By Scott Bestul
When all is right in the world, recovering a bow-killed buck is as simple as walking to the spot where you watched him tip over. Just about other situation, however, is complicated by a variety of factors: the suspected shot placement, impending weather and temperature, the presence of predators…. “How long?” can indeed be one of the toughest questions faced by a bowhunter.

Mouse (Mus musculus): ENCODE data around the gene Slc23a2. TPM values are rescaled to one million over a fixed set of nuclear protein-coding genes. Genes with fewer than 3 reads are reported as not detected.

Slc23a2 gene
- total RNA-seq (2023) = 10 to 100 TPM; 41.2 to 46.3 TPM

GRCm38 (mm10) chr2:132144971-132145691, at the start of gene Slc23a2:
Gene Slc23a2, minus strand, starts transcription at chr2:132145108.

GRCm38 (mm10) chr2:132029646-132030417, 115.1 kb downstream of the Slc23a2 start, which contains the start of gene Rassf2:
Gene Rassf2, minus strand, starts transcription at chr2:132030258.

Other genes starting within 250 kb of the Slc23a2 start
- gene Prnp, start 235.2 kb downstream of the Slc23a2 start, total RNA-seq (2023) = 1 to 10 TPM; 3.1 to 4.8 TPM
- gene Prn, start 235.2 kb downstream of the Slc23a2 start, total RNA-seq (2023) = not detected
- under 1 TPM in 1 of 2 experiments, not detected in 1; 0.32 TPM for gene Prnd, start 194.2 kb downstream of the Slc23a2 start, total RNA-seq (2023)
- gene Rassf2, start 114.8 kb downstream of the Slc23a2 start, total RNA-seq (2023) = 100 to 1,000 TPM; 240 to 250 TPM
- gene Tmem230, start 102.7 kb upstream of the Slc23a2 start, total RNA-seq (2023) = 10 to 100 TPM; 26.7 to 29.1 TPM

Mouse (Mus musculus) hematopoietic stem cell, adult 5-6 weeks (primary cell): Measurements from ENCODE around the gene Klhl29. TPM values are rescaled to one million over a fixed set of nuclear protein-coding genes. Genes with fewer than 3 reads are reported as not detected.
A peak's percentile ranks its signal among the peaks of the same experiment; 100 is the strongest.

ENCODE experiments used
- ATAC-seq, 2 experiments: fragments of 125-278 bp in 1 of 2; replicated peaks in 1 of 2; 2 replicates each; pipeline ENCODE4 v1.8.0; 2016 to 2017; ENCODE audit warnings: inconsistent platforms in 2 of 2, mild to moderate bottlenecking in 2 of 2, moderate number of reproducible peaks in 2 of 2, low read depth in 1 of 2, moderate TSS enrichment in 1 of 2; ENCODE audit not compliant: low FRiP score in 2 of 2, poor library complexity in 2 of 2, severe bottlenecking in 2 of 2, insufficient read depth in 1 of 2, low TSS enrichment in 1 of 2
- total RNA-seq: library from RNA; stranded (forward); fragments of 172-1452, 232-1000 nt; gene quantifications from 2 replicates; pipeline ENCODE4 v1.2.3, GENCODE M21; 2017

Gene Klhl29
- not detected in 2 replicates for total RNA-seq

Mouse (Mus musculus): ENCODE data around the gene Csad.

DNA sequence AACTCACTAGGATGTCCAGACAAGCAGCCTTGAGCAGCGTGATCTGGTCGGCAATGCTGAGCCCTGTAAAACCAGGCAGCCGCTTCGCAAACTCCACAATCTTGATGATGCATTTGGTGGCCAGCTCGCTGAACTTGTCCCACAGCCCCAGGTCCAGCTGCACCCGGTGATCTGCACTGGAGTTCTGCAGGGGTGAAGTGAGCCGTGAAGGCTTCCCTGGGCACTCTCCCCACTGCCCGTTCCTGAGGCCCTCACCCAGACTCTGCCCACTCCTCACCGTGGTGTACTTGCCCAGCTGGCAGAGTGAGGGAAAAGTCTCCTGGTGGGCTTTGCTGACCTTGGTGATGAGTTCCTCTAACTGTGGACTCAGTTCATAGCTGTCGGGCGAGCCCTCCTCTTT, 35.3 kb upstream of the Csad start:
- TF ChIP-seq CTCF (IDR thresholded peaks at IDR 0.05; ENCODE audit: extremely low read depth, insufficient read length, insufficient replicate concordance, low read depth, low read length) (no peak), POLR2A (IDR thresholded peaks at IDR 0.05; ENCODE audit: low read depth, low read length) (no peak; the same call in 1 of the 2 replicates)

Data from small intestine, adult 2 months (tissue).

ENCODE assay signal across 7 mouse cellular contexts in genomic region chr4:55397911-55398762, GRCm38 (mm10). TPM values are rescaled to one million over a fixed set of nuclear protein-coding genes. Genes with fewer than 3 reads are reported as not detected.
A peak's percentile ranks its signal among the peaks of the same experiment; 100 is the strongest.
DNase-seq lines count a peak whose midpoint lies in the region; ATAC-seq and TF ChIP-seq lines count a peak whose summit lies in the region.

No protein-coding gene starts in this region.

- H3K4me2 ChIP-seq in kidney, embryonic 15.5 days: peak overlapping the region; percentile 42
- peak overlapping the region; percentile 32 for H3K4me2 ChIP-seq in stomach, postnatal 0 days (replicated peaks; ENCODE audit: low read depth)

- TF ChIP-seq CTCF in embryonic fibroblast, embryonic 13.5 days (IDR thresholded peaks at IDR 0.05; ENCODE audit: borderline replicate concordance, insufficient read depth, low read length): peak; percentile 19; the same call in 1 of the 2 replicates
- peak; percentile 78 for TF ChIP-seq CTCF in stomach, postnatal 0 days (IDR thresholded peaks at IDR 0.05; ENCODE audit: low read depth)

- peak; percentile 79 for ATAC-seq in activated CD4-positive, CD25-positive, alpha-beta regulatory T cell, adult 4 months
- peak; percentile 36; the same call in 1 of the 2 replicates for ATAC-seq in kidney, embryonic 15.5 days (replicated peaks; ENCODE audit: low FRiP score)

So here’s the scenario: You’re on an early-season whitetail hunt. With about a half hour of legal light left, a nice buck walks into your shooting lane at 25 yards. Your shot looks to be in the center of the deer vertically but enough into the mid-body horizontally that it might be a gut or liver hit. You watch the buck runs off and disappears over the backside of a hill. You get down from your stand and find good-sized drops of bright red blood, but no arrow. You follow the trail a short ways, but the sign doesn’t get any better. The temperature is 60 degrees and is expected to drop only 10 degrees overnight. There are coyotes in the area, though not in great numbers.